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Nikola founder Trevor Milton on fuel cells, batteries and a pay-per-mile model

In these troubled days, the world is divided into two hostile camps—each faction demonizes the other, and refuses even to listen to the other side’s arguments. Families have been torn apart, and sometimes it seems people are about to come to physical violence, or even block former Facebook friends.

But what if the batteries-vs-hydrogen debate is based on a false choice? What if both technologies have important niches to fill in the zero-emissions ecosystem? Nikola founder Trevor Milton had plenty to say on this topic in a lengthy interview on This Week In Startups.

Host Jason asked what must seem an obvious question: Why focus on hydrogen instead of batteries? Tesla, which famously wants nothing to do with hydrogen, is the stock market darling of the year (Jason’s a Tesla owner and obviously a fan), and the legacy automakers have been abandoning hydrogen one by one. Is Nikola swimming against the tide?

This may be a case of asking the wrong question. Trevor Milton clarifies that Nikola plans to produce both battery-electric and fuel cell vehicles. “There are two different markets,” says he. “A lot of people think hydrogen competes with batteries—it doesn’t. [A battery powertrain] works really good up to about 300 miles. Over 300 miles hydrogen makes much more sense, because of weight. The weight is everything in trucking.” As Milton explains, more battery weight means less payload, and thus less revenue.

Milton acknowledges that “hydrogen does not make sense in every situation—it’s only a very narrow window.” Inside that narrow window is long-haul trucking, which is a trillion-dollar industry.

Nikola’s business model is not built around selling trucks—rather, it involves selling transportation on a pay-per-mile basis. The idea is to provide a package of vehicles and infrastructure that’s tailored to serve particular trucking routes. Nikola will provide the trucks, the fueling stations (which will be optimally sited for each particular customer’s needs) and the hydrogen, and the customer will pay “about a dollar a mile.”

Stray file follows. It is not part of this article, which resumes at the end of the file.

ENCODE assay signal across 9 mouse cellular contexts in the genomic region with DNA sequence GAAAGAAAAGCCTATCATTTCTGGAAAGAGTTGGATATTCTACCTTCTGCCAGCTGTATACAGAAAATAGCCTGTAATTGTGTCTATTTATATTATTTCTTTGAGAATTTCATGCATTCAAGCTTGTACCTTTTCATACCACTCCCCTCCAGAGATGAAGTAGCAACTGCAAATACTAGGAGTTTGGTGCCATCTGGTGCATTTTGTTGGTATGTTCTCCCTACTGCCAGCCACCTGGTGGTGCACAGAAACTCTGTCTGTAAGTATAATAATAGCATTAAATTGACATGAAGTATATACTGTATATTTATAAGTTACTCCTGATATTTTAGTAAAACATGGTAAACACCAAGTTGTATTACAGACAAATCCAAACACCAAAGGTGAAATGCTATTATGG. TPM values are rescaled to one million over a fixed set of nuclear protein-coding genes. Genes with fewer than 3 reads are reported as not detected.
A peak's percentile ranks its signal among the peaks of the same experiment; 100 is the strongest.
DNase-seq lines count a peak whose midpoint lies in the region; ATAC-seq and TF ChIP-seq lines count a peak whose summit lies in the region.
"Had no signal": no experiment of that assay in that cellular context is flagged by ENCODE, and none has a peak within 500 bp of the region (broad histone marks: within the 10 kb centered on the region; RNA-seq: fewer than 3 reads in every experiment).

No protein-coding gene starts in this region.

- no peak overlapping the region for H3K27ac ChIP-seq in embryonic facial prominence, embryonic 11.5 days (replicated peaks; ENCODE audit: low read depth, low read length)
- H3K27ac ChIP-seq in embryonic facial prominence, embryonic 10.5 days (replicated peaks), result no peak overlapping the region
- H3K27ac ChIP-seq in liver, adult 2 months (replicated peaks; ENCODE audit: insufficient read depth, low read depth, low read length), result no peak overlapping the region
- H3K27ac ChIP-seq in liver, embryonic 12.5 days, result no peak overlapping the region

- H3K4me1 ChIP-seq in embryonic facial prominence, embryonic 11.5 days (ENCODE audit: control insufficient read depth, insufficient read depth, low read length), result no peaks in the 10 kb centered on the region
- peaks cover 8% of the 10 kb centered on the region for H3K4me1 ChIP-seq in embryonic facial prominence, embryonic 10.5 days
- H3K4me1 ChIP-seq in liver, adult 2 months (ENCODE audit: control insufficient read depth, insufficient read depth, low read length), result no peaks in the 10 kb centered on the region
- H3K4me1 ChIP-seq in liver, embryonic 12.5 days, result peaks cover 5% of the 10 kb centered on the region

Milton understands as well as anyone that hydrogen doesn’t make sense for passenger cars: “Cars are a terrible idea a lot of times with hydrogen,” he says, adding that automakers that have been trying to sell fuel cell cars “went after the wrong market.” It’s a question of the right storage medium for the right type of vehicle. “In cars, batteries are awesome…when you get into cars and light-duty [vehicles], batteries are the best thing. Heavy-duty—hydrogen’s the best thing.”

Milton covered a lot more ground in this interview: why trucking companies are phasing out diesel, the challenge of competing against Tesla, the pros and cons of building components in-house vs outsourcing, and Nikola’s future plans for consumer pickup trucks.

There’s plenty of material worth watching here, but for us, Milton’s explanation of the respective strengths of batteries and fuel cells is a highly timely highlight. Those who are hoping to see a battery-vs-hydrogen smackdown (In this corner, the debunker of fool cells, Elon Musk!) may be disappointed, but, in the EV realm, peaceful coexistence probably makes a lot more sense.

Source: This Week In Startups

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